Building PHP Projects on AWS CodeBuild

AWS re:Invent 2016

I’ve had a great time at AWS re:Invent this week, attending sessions and hanging out with some of the ShootProof team. My favorite part of the week was the “mini con” on containers. I spent Thursday immersed in sessions dedicated to deploying Docker containers on AWS.

Of course, the main hightlight of re:Invent is always the keynotes and the new services and features announcements they make during the keynotes. One of the new services caught my attention, and I decided to give it a try. That service is AWS CodeBuild.

CodeBuild is designed to be used as part of the AWS CodePipeline, but it may also be used by itself. Additionally, with AWS’s increased focus on their container service (ECS), it’s designed to integrate with ECS to use images you’ve stored in AWS, but it may also use images available on Docker Hub.

Out of the box, CodeBuild provides some managed images that you may use to build your projects. These include environments for Android, Java, Python, Ruby, Golang, and Node.js. PHP is missing from this list, but since you’re able to use other images, I decided to see how easy it is to get up and running on CodeBuild with a PHP project. I chose to try out my ramsey/uuid library for a simple test. Feel free to follow along with me.

Getting Started

From your Amazon console, search for “CodeBuild” from the AWS Services search box, and choose it from the drop down menu that appears.

Figure 1. Search for “CodeBuild” from the AWS console

Search for CodeBuild from the AWS console

If you’ve not yet begun playing with CodeBuild, you’ll see a page like the one in Figure 2. Click the “Get Started” button to begin.

Figure 2. Getting started with CodeBuild

Getting started with AWS CodeBuild

Configuring Your Project

Figure 3 shows most of the options available when configuring a project, pre-filled for the ramsey/uuid library. I’ll step through each option to explain what’s going on.

First, provide a project name. Here, I’ve named the project “ramsey-uuid.”

For Source provider, choose GitHub and then click the link provided to connect to GitHub. This will take you through the OAuth dance to grant AWS with access to your GitHub account. Afterwards, the Repository drop-down will be populated with a list of your GitHub repositories. Here, I’ve selected the uuid repository.

Next, you need to tell CodeBuild how to build your project by specifying an image to use. To use an image in Docker Hub, select “Specify a Docker image” for Environment image and choose “Other” for Custom image type. For the Custom image ID, I’m using benramsey/composer-uuid:latest to specify the repository, image name, and image tag. You may place a buildspec.yml file in the root of your repository to specify build commands (similar to a .travis.yml file). Since ramsey/uuid doesn’t have a buildspec.yml file, I’m specifying the Build commands directly.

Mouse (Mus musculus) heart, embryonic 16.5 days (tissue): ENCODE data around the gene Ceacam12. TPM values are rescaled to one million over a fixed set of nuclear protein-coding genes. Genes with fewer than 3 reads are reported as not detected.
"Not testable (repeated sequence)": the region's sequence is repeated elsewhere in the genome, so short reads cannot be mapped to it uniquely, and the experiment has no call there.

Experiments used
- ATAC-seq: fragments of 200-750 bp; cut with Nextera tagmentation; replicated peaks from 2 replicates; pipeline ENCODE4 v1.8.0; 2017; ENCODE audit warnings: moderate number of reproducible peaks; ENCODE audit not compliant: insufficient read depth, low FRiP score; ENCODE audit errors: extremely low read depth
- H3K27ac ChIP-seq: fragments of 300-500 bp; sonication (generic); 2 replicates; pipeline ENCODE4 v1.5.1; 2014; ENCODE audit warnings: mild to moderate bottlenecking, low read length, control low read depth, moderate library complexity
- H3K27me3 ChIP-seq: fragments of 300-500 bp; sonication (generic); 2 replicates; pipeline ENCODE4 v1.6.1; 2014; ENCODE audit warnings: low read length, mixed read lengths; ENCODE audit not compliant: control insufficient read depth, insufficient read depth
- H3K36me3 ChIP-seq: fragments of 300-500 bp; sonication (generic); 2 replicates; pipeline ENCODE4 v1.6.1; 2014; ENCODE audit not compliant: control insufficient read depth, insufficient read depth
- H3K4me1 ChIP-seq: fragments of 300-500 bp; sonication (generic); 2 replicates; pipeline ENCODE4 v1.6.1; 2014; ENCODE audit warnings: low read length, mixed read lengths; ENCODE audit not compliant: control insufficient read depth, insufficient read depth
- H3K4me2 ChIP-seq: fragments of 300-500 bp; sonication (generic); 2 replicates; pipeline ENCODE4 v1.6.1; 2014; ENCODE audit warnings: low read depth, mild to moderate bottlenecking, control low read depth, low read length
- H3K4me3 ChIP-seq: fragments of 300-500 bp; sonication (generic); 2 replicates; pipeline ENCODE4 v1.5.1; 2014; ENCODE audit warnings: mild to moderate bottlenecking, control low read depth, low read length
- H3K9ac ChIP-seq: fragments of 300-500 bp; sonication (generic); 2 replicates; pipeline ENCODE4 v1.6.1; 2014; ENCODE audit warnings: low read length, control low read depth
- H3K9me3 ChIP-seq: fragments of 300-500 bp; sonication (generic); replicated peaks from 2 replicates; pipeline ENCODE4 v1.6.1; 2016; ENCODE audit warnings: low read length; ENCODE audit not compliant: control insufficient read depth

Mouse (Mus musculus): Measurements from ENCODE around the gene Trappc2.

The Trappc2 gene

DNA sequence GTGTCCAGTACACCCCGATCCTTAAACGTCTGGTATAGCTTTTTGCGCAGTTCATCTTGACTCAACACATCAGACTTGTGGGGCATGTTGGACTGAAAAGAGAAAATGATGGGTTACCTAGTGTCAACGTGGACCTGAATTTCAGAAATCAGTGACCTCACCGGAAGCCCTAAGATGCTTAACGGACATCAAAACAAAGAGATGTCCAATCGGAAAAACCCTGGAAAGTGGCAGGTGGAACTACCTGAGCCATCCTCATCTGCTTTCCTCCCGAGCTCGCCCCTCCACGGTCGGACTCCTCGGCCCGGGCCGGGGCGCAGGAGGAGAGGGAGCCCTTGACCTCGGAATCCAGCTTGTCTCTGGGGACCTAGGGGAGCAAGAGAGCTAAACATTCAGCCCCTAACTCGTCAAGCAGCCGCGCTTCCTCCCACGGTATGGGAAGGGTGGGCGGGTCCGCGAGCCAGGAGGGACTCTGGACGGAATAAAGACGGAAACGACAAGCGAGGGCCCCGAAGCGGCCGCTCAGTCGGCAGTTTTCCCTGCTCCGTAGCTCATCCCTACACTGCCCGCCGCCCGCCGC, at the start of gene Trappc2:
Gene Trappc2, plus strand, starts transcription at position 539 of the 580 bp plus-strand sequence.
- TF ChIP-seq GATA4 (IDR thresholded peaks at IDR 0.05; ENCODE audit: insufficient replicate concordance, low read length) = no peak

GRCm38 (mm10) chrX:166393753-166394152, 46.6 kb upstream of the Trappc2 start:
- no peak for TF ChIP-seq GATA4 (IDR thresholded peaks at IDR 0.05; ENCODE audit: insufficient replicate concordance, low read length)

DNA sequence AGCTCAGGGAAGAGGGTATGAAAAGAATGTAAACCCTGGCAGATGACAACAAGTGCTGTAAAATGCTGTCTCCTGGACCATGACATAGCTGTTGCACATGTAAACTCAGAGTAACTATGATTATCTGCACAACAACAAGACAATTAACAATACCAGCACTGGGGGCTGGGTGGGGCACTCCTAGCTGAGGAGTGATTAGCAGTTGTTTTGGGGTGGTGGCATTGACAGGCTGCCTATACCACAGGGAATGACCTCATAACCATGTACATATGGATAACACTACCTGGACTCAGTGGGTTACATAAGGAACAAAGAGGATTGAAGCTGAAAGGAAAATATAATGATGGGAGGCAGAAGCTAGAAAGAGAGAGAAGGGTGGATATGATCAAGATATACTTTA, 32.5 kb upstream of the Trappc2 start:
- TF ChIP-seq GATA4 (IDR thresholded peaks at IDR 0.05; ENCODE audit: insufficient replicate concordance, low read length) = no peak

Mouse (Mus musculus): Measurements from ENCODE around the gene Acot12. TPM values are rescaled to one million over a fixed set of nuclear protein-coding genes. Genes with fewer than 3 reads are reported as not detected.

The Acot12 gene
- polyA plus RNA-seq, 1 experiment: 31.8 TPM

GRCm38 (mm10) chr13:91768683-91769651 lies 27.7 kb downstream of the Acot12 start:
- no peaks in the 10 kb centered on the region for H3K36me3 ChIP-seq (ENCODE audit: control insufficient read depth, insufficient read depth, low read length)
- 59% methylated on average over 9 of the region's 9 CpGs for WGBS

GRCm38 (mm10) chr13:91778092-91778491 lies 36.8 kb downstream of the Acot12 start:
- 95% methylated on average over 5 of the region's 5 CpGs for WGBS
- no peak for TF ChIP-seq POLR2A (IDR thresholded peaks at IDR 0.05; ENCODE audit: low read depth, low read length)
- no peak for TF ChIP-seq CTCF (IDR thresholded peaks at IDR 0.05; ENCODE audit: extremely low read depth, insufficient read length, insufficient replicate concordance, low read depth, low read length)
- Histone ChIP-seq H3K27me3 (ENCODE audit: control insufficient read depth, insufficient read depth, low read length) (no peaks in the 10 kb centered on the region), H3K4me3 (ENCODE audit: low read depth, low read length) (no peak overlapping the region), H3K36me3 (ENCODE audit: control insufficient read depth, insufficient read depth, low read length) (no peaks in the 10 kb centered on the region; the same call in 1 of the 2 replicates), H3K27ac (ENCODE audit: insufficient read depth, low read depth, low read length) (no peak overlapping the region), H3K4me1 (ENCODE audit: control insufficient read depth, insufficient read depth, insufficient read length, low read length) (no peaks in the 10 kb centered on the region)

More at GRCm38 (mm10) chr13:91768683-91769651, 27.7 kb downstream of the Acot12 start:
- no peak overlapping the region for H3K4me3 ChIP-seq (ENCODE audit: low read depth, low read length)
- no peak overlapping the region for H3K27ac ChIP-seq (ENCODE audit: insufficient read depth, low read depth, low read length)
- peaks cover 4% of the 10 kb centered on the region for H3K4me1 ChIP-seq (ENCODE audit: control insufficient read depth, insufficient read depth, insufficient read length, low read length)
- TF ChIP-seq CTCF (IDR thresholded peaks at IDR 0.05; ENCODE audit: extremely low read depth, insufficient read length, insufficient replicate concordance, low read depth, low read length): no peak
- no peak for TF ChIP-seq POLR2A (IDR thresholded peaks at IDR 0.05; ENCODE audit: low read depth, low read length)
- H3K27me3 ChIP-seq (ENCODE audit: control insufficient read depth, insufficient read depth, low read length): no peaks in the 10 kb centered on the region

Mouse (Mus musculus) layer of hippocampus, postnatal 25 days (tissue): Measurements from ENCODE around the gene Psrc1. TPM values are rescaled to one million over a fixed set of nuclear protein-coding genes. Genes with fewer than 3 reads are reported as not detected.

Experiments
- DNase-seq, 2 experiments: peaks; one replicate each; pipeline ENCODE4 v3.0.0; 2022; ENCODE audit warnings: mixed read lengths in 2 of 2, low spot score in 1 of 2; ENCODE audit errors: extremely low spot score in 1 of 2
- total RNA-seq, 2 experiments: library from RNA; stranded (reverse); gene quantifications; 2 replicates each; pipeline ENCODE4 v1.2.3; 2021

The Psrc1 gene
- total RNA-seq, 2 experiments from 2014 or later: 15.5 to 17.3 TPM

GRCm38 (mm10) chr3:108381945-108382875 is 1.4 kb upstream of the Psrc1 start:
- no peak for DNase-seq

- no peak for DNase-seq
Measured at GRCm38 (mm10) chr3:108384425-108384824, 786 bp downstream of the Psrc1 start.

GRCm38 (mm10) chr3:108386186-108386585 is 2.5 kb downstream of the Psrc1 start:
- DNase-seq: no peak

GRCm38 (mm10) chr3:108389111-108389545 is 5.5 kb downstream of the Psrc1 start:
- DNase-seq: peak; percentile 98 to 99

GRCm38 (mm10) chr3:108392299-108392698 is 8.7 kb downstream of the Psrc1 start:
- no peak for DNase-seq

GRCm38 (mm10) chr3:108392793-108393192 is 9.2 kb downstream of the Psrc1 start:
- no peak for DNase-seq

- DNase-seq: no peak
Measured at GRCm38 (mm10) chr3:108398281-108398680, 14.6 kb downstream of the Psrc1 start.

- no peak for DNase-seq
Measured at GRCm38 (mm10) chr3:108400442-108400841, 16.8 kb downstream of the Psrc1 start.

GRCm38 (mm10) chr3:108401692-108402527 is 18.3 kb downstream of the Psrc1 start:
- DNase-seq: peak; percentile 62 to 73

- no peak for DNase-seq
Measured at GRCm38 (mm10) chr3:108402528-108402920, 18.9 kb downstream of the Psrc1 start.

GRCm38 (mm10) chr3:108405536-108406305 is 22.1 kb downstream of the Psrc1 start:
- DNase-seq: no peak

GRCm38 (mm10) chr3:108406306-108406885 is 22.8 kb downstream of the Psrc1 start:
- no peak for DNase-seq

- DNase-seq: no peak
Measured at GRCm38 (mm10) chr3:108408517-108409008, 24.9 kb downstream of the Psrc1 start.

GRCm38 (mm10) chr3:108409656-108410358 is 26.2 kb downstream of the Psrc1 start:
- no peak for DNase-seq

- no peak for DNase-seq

The full build command I’ve specified for ramsey/uuid is:

composer install --no-interaction --prefer-dist \
&& ./vendor/bin/parallel-lint src tests \
&& ./vendor/bin/phpunit --verbose --no-coverage \
&& ./vendor/bin/phpcs src tests --standard=psr2 -sp

Finally, I’m not generating any artifacts for this build, so I selected “No artifacts” for the Artifacts type, and I chose to let it automatically create a service role in my account.

Our project is now configured, so click Continue, review your choices, click Save and Build, then click Start build to run a build.

Figure 3. Configure a project (click to enlarge)

Configure a CodeBuild project

Building Your Project

As your project is building, you’re able to view the progress of each stage of the build, complete with the last 20 lines of the log output, or you may view the complete log in CloudWatch to see any errors or problems that were emitted during the build. If the build passes, you’ll see the word Succeeded in a comforting bold green.

Figure 4. Project build progress (click to enlarge)

View the progress of your project build

What Next?

My team is looking into CodeBuild as an alternative to running a dedicated Jenkins instance, and as we evaluate it, there are a few things we’re considering:

  • Some of our tests talk to a dev database in a VPC. How do we grant VPC access to a container running in CodeBuild?
  • In Jenkins, we capture a handful of artifacts, including code coverage reports and generated docblock documentation. With CodeBuild, we might consider copying these artifacts into an S3 bucket configured for website hosting.
  • What do we do about the other information we currently capture, like JUnit and Clover XML files?

Feel free to use ramsey/uuid and my directions here to play with CodeBuild, or use your own project. In the comments, let me know what you think and whether you’ve run into any caveats with your builds. If you come up with any solutions for the things we’re considering, I’d love to hear them.